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Identification of glial cell line-derived neurotrophic factor-regulated genes important for spermatogonial stem cell self-renewal in the rat.

Authors: Schmidt, JA  Avarbock, MR  Tobias, JW  Brinster, RL 
Citation: Schmidt JA, etal., Biol Reprod. 2009 Jul;81(1):56-66. Epub 2009 Apr 1.
Pubmed: (View Article at PubMed) PMID:19339709
DOI: Full-text: DOI:10.1095/biolreprod.108.075358

Spermatogonial stem cells (SSCs) provide the foundation for spermatogenesis throughout the life of a male. Because SSCs of many species can colonize the mouse testis, and glial cell line-derived neurotrophic factor (GDNF) is responsible for stimulating SSC self-renewal in rodents, we reasoned that molecular mechanisms of SSC self-renewal are similar across species. GDNF-regulated genes have been identified in mouse SSCs; however, downstream targets of GDNF are unknown in other species. The objective of this work was to identify GDNF-regulated genes in rat SSCs and to define the biological significance of these genes for rat SSC self-renewal. We conducted microarray analysis on cultured rat germ cells enriched for SSCs in the presence and absence of GDNF. Many GDNF-regulated genes were identified, most notably, Bcl6b and Etv5, which are important for mouse SSC self-renewal. Bcl6b was the most highly regulated gene in both the rat and mouse. Additionally, we identified three novel GDNF-regulated genes in rat SSCs: Bhlhe40, Hoxc4, and Tec. Small interfering RNA treatment for Bcl6b, Etv5, Bhlhe40, Hoxc4, and Tec resulted in a decrease in SSC number, as determined by transplantation, without a change in total cell number within the culture. These data indicate that, like in the mouse SSC, Bcl6b and Etv5 are important for rat SSC self-renewal, suggesting that these genes may be important for SSCs in all mammals. Furthermore, identification of three novel GDNF-regulated genes in the rat SSC extends our knowledge of SSC activity and broadens the foundation for understanding this process in higher species, including humans.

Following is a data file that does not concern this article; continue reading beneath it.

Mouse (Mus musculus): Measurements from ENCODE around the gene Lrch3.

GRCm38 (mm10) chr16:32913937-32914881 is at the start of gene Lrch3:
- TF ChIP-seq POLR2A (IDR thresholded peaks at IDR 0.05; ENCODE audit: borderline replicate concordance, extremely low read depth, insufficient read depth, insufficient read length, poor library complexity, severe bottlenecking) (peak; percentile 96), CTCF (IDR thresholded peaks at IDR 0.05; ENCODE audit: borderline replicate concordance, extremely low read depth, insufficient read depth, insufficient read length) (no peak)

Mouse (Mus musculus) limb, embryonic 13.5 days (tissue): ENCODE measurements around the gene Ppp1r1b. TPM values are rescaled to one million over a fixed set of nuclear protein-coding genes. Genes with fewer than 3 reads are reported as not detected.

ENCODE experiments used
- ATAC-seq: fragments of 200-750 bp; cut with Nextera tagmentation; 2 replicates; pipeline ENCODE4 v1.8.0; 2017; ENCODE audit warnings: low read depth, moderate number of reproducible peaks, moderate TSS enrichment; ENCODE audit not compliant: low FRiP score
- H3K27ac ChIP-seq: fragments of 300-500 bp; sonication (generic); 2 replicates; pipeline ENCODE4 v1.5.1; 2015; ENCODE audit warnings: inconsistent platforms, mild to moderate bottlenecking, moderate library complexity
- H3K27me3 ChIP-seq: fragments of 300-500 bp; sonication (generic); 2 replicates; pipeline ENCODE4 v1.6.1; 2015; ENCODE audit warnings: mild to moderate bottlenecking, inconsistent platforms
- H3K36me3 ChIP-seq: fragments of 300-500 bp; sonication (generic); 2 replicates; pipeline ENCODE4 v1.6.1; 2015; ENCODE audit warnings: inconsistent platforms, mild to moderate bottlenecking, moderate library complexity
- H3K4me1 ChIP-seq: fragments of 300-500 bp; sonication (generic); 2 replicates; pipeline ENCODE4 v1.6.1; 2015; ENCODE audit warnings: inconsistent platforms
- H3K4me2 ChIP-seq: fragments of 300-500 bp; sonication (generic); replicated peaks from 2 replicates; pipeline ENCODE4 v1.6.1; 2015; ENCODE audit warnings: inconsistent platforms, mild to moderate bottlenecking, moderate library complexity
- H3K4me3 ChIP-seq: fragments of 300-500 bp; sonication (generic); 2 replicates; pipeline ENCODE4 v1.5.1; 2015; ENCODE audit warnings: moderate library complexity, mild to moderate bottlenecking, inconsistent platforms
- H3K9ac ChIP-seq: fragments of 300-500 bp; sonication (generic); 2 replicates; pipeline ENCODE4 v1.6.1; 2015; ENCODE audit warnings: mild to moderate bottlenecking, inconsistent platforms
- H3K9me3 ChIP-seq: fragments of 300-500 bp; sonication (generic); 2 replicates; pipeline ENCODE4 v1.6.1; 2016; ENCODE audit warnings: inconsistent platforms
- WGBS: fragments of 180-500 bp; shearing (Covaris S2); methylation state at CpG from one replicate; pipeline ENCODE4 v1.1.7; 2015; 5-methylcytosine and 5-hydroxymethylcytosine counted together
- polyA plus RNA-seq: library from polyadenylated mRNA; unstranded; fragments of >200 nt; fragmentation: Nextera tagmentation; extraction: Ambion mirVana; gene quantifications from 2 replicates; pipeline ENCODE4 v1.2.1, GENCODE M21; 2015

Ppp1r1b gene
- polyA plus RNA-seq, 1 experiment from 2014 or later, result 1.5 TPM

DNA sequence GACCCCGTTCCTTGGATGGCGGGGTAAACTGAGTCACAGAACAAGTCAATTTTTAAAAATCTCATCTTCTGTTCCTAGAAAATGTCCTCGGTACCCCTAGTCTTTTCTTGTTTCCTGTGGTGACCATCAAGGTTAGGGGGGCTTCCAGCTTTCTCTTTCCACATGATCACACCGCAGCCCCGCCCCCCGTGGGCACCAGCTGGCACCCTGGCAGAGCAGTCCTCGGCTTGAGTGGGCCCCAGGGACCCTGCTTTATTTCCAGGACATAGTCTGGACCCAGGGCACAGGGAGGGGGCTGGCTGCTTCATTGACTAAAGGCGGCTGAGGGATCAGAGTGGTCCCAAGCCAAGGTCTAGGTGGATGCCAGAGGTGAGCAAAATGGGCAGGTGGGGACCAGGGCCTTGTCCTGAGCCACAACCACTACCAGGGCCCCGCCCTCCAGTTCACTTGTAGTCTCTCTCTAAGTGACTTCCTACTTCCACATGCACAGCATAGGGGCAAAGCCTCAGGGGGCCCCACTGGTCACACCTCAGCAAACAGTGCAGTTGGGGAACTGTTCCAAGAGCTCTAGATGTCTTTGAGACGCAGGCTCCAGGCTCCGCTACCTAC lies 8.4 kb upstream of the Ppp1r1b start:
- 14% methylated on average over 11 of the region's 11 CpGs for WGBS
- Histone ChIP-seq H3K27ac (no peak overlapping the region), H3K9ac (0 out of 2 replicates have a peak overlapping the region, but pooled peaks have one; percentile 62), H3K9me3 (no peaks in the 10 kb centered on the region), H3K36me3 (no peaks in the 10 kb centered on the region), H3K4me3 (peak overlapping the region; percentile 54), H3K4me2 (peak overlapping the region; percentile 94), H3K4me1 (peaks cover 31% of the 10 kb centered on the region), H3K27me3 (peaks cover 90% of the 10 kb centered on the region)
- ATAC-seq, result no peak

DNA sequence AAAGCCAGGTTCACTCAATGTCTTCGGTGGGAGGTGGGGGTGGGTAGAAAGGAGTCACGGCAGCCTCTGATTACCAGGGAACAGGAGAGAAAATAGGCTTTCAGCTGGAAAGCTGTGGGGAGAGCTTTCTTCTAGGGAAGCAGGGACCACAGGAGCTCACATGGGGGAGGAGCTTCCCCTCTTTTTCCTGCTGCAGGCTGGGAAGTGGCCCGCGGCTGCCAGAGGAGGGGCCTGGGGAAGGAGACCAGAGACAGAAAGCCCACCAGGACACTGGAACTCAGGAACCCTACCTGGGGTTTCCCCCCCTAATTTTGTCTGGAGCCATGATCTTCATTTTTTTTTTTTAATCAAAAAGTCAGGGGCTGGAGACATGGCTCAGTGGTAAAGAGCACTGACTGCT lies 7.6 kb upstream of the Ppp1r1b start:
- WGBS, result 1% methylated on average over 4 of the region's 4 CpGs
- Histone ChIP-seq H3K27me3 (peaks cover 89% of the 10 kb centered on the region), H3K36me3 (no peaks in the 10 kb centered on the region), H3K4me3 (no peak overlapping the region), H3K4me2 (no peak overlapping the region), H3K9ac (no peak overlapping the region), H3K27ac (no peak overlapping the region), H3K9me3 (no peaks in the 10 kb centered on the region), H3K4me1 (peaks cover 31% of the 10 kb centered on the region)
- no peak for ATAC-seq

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RGD Object Information
RGD ID: 2316287
Created: 2010-02-03
Species: All species
Last Modified: 2010-02-03
Status: ACTIVE



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RGD is funded by grant HL64541 from the National Heart, Lung, and Blood Institute on behalf of the NIH.